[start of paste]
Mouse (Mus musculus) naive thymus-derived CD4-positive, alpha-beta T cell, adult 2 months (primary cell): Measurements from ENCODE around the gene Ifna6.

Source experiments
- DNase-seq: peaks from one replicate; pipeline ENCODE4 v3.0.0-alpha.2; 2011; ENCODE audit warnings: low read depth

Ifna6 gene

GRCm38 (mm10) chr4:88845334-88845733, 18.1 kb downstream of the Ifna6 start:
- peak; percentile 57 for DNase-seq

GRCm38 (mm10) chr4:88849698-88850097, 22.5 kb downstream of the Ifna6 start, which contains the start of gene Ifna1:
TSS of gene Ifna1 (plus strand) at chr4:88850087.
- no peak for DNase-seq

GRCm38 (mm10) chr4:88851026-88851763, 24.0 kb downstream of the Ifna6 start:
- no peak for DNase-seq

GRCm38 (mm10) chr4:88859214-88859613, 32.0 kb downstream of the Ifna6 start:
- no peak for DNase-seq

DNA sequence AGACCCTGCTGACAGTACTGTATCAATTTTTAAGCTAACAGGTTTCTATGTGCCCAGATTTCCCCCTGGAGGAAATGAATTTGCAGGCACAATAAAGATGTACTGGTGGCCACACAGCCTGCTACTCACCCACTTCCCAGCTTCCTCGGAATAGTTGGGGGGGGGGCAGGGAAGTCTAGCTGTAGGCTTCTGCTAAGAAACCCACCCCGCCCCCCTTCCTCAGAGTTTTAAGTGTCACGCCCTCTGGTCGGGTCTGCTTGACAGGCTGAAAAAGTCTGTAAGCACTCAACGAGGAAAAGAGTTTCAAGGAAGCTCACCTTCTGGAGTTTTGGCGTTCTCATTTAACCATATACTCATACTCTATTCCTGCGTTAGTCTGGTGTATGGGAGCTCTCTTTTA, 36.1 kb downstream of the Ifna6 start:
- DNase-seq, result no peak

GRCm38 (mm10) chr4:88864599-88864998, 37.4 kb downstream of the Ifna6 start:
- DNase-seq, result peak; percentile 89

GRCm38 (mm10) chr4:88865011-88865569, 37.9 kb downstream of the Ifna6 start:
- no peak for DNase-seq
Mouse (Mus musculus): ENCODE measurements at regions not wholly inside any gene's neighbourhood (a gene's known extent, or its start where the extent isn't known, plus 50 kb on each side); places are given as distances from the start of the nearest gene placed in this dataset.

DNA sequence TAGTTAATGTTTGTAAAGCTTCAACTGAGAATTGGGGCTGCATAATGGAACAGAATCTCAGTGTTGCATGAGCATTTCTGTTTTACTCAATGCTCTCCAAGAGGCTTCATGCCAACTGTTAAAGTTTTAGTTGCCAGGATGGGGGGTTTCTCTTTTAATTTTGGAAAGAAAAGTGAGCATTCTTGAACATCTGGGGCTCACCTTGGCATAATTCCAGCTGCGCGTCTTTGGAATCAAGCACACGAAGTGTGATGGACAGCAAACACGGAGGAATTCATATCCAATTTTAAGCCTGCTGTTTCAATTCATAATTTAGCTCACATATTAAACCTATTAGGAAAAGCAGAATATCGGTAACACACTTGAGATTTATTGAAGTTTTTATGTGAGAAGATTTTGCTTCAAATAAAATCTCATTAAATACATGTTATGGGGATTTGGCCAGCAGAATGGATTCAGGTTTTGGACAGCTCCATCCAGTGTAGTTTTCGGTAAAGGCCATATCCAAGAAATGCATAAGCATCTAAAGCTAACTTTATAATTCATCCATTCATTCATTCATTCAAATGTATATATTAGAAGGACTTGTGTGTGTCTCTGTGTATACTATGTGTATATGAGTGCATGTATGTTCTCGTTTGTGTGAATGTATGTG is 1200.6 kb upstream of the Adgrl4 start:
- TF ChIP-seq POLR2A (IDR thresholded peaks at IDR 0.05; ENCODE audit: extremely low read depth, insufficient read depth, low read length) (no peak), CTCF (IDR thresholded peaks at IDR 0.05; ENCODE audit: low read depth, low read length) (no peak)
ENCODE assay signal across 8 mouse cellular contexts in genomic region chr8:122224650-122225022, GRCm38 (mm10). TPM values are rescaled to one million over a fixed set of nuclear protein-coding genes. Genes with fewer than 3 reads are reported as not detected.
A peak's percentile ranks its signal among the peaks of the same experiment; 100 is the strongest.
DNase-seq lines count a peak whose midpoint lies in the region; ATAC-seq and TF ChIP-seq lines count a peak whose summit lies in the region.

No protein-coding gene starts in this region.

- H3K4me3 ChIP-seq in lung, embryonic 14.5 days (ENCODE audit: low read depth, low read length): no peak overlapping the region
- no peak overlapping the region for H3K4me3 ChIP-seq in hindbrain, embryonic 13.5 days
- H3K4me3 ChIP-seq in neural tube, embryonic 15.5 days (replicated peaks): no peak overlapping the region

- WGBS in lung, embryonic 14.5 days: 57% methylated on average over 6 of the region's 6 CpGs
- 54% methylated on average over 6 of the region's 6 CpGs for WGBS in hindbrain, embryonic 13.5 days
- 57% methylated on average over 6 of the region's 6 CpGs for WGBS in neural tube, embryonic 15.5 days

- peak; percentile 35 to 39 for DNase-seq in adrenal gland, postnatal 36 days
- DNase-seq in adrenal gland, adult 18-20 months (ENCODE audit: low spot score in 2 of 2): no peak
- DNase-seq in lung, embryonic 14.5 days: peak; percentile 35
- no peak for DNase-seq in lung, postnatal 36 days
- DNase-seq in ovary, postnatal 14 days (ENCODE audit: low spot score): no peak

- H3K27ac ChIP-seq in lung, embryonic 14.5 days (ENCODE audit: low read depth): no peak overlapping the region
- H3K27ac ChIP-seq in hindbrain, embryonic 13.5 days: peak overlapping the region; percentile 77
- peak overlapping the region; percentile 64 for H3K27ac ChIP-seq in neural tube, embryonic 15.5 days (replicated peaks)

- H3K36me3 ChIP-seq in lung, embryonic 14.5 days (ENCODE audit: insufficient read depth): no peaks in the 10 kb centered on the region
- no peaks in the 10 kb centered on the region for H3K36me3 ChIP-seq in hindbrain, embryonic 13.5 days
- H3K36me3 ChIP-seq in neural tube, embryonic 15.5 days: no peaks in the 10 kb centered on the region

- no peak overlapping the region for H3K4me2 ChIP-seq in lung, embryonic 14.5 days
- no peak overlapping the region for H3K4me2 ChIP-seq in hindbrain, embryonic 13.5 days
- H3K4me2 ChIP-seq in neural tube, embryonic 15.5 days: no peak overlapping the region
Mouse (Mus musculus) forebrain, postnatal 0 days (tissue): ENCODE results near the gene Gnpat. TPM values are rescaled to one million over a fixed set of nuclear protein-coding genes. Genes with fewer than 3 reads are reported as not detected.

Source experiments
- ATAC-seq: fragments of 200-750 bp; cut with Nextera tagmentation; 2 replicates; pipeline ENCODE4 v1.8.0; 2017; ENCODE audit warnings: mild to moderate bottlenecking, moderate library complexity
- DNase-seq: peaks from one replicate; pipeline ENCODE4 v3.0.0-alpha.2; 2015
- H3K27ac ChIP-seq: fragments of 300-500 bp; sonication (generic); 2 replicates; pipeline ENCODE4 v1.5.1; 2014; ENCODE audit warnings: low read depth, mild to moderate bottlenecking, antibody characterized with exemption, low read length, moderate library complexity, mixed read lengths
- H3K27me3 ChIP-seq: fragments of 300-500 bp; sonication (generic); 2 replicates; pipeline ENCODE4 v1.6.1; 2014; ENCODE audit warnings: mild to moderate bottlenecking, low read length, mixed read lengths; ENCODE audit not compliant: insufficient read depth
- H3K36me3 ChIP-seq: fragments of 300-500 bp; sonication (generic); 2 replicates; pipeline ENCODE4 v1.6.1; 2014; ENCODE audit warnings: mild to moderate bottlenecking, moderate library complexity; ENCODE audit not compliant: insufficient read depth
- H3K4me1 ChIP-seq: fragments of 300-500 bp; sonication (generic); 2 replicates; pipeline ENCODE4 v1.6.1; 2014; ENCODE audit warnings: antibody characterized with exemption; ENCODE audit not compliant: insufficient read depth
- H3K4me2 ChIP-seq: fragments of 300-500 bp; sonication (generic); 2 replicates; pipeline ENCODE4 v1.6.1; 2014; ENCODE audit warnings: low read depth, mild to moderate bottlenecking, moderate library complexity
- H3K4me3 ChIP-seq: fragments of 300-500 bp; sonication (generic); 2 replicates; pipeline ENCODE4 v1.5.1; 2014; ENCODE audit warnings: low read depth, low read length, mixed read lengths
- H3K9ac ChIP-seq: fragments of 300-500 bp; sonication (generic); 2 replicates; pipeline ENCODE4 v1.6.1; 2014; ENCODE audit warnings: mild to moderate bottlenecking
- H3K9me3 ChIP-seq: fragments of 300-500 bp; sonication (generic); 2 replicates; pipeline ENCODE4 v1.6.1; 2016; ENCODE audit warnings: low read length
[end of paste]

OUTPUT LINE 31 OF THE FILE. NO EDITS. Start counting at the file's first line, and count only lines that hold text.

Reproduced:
- 54% methylated on average over 6 of the region's 6 CpGs for WGBS in hindbrain, embryonic 13.5 days